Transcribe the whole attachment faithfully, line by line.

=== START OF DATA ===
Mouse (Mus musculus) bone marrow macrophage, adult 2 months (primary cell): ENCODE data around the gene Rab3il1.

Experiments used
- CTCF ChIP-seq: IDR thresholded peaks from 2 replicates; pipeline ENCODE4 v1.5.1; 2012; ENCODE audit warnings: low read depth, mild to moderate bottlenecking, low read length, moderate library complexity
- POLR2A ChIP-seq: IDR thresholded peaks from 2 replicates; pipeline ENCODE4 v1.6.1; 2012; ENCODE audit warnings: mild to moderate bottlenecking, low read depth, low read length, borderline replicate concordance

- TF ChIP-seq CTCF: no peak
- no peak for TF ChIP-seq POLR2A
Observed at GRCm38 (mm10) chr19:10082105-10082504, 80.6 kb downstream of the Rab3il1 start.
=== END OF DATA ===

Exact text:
Mouse (Mus musculus) bone marrow macrophage, adult 2 months (primary cell): ENCODE data around the gene Rab3il1.

Experiments used
- CTCF ChIP-seq: IDR thresholded peaks from 2 replicates; pipeline ENCODE4 v1.5.1; 2012; ENCODE audit warnings: low read depth, mild to moderate bottlenecking, low read length, moderate library complexity
- POLR2A ChIP-seq: IDR thresholded peaks from 2 replicates; pipeline ENCODE4 v1.6.1; 2012; ENCODE audit warnings: mild to moderate bottlenecking, low read depth, low read length, borderline replicate concordance

- TF ChIP-seq CTCF: no peak
- no peak for TF ChIP-seq POLR2A
Observed at GRCm38 (mm10) chr19:10082105-10082504, 80.6 kb downstream of the Rab3il1 start.